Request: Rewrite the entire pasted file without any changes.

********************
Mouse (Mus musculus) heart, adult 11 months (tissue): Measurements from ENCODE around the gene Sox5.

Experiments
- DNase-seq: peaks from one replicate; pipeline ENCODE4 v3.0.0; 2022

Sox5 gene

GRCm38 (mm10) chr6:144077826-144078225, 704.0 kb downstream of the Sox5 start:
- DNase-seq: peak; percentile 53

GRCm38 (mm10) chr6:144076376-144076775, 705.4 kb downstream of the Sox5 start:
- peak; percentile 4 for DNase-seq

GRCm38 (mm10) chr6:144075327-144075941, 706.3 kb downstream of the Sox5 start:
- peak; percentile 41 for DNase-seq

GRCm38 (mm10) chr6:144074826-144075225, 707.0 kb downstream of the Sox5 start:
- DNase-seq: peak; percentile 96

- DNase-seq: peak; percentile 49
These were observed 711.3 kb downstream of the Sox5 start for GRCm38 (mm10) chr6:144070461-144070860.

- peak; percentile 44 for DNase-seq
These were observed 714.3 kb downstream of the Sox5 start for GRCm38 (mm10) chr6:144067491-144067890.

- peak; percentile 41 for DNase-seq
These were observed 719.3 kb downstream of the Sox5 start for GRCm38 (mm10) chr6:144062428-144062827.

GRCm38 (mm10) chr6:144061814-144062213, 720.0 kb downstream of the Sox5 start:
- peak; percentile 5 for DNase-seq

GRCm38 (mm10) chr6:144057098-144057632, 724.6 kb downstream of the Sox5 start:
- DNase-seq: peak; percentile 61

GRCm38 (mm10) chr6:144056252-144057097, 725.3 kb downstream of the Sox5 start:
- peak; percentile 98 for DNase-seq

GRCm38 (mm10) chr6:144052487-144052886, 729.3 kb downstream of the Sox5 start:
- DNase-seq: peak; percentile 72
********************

Mouse (Mus musculus) heart, adult 11 months (tissue): Measurements from ENCODE around the gene Sox5.

Experiments
- DNase-seq: peaks from one replicate; pipeline ENCODE4 v3.0.0; 2022

Sox5 gene

GRCm38 (mm10) chr6:144077826-144078225, 704.0 kb downstream of the Sox5 start:
- DNase-seq: peak; percentile 53

GRCm38 (mm10) chr6:144076376-144076775, 705.4 kb downstream of the Sox5 start:
- peak; percentile 4 for DNase-seq

GRCm38 (mm10) chr6:144075327-144075941, 706.3 kb downstream of the Sox5 start:
- peak; percentile 41 for DNase-seq

GRCm38 (mm10) chr6:144074826-144075225, 707.0 kb downstream of the Sox5 start:
- DNase-seq: peak; percentile 96

- DNase-seq: peak; percentile 49
These were observed 711.3 kb downstream of the Sox5 start for GRCm38 (mm10) chr6:144070461-144070860.

- peak; percentile 44 for DNase-seq
These were observed 714.3 kb downstream of the Sox5 start for GRCm38 (mm10) chr6:144067491-144067890.

- peak; percentile 41 for DNase-seq
These were observed 719.3 kb downstream of the Sox5 start for GRCm38 (mm10) chr6:144062428-144062827.

GRCm38 (mm10) chr6:144061814-144062213, 720.0 kb downstream of the Sox5 start:
- peak; percentile 5 for DNase-seq

GRCm38 (mm10) chr6:144057098-144057632, 724.6 kb downstream of the Sox5 start:
- DNase-seq: peak; percentile 61

GRCm38 (mm10) chr6:144056252-144057097, 725.3 kb downstream of the Sox5 start:
- peak; percentile 98 for DNase-seq

GRCm38 (mm10) chr6:144052487-144052886, 729.3 kb downstream of the Sox5 start:
- DNase-seq: peak; percentile 72